Removing linoleum flooring

It took a good day just to remove all the staples. Then I started to use the floor scraper again to pull up the linoleum. This layer tended to chip apart instead of coming up in big chunks. In certain areas, I even had to use a chisel to get under the linoleum if I couldn’t catch a good edge with the floor scraper.

how to remove linloeum how to remove linoleum

Also next time I’ll be a little more aware of what shoes I am wearing. Linoleum is sticky stuff and the smaller chunks will get stuck to the bottoms of your shoes.


sticky shoes

While removing all the flooring we noticed that the cabinets were actually installed over 2 linoleum layers and 1 layer of the plywood. We will have to remove those layers once we have the cabinets removed.


All in all this would have taken an entire weekend if I hadn’t broken it up over a week and a half. It was a pain in the butt but I can’t tell you how great it already feels to not have to step up into our kitchen!

How To Build A Wooden Tray with Leather Handles

build a wooden tray

This was a quick and easy project, based solely on my need to help corral all the junk on my nightstand.  I actually went to Target to look for a tray to fix this issue, but I couldn’t find one that was the right dimensions. Also, none of the trays had charging stations, and I refused to pay $10-15 for something I would have to take a drill to anyways!


Supplies & Tools Needed

Total $7.15! (everything without a price is something I already owned)


How To: 

I started off with a board that I cut down to 5.5″ wide by 10″ long. I chose this size because it fit perfectly on my minuscule nightstand and also could hold my phone.

DIY Wood Tray

I then drilled some holes with the Kreg Jig, 2 on each long size and 1 on each end.

DIY Wooden Tray

Then I started to cut the sides of the tray. I mitered one of the edges of the 1×3″ at a 45 degree angle and then held it up to the bottom piece of wood and marked where the edge was.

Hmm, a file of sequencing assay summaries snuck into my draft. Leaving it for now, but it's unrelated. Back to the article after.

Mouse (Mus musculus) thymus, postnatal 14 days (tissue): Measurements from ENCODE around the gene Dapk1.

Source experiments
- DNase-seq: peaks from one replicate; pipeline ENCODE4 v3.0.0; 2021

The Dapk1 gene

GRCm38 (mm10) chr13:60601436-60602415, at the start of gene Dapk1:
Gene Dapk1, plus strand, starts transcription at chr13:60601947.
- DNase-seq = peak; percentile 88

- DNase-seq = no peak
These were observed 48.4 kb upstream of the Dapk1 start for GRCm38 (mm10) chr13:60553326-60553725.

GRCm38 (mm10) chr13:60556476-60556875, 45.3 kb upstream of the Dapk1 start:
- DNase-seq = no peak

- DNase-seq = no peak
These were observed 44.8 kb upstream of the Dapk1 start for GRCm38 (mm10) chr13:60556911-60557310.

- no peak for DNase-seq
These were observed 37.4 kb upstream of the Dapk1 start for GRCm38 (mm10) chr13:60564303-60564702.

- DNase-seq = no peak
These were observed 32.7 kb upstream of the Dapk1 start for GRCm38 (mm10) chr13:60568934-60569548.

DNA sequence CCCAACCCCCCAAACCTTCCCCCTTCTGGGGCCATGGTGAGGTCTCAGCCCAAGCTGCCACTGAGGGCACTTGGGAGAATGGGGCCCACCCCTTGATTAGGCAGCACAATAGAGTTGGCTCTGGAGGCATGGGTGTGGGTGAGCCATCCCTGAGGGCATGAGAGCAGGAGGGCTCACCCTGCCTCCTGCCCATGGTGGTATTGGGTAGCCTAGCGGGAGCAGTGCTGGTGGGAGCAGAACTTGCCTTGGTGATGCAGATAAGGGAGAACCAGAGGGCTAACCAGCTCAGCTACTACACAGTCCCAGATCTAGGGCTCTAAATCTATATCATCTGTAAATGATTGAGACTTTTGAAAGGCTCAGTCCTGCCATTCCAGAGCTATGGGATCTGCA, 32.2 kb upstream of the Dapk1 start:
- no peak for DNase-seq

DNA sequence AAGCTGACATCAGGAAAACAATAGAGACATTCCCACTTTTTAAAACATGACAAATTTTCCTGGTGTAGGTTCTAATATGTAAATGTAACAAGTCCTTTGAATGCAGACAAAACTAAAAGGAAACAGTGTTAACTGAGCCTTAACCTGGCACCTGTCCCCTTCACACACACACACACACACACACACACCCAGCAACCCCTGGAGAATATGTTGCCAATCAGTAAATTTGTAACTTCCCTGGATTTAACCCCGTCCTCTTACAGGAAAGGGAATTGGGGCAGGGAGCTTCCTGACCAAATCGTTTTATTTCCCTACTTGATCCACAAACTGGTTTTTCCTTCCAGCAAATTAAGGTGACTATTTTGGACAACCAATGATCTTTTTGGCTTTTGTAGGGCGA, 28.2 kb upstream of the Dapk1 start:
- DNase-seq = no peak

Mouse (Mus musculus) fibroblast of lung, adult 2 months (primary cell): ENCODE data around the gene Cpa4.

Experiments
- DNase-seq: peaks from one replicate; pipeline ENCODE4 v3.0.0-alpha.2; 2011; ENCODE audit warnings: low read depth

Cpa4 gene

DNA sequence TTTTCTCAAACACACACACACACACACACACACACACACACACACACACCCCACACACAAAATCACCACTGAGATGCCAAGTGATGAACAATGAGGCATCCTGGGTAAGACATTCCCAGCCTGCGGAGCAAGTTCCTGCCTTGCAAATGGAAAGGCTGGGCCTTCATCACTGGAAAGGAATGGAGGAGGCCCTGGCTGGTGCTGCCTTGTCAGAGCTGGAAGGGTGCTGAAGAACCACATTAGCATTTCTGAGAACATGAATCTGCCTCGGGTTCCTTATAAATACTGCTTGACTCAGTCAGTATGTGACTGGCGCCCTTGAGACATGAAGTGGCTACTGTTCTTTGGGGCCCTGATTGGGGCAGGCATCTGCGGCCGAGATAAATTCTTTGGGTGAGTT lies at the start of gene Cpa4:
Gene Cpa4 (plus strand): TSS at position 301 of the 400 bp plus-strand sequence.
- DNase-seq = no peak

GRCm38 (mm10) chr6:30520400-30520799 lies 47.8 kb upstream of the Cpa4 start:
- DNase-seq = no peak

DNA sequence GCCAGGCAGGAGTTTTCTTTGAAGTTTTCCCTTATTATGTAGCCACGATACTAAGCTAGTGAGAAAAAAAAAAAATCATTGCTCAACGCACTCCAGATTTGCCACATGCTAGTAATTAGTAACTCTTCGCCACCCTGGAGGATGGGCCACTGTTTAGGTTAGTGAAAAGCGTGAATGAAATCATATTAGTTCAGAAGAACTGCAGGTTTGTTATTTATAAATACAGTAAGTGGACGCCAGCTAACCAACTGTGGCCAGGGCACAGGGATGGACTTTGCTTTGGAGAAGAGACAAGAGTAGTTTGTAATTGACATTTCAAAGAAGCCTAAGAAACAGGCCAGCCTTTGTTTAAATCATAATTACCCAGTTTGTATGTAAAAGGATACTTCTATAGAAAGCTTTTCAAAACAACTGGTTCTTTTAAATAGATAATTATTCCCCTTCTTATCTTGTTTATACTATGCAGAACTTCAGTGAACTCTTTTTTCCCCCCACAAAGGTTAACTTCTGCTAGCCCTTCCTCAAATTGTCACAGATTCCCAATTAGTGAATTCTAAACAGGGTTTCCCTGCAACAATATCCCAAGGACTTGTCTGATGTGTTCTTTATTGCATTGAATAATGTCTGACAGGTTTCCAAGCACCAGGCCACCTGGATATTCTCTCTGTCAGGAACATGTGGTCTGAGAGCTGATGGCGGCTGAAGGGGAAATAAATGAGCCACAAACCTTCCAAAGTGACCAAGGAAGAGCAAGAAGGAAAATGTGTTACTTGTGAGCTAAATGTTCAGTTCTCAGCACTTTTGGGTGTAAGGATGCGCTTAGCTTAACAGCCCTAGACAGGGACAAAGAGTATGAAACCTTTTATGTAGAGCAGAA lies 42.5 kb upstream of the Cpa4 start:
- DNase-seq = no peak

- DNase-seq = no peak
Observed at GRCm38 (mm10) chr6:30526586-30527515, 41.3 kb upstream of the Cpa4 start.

DIY Wooden Tray

I then used that mark on my miter saw to measure where to start the 45 degree angle cut out. Basically the end pieces all had inside lengths from corner to corner of 5.5″ (not including the angles of the miter), while the long pieces of wood were 10″ (again not including the angle of the miter). I worked my way around the tray cutting all of the miters and dry fitting the pieces.

build a wooden tray

I then glued the corners together and used some masking tape to hold them together while I also nailed them.

How to build a wooden tray

Then I flipped over the wood tray and screwed the base to the sides using Kreg Jig screws. Wipe of any excess glue.

Build a wooden tray

Once the glue was dry, I stained and used polyurethane on the tray. I also used a 3/16″ drill bit to drill a hole for my phone charger.

Wooden Tray

Once the stain was dry, I hot glued burlap to the inside of the wooden tray.

Diy Wooden Tray

Then I took my $3 thrift store belt, and cut it down to 6″ long. I cut it down to longer than the edge of the tray, so I would be able to create more of a curve to the handle.

how to build a wooden tray

Then I drilled 2 holes into the belt 1/2″ in from the edge.

Wooden Tray Leather Handles

I also drilled in 2 holes into each side of the wooden tray. These were 1-1/4″ in from the edge.

DIY Wooden Tray

Next I used the machine screws to screw through the wooden hole and also into the hole in the belt with a Philips screwdriver.

DIY wooden tray

Finally I screwed the cap nuts to the ends of the screws.

Screw Caps

Done! Now hopefully this will stop me from knocking my phone off of my nightstand every time I try to hit the snooze button…

DIY Wooden Tray diy wooden tray how to build a wooden tray

How To Build A Garment Rack


We all want more storage, right? That’s why I built a garment rack that will eventually go in our basement. We have so much overflow that we ended up using all the closet space in our office for extra jackets, wedding dresses, etc. Doesn’t help that since we have an old house, we have some pretty small closets. Eventually I would love to get some canvas hanging bags for when storing out of season items on this.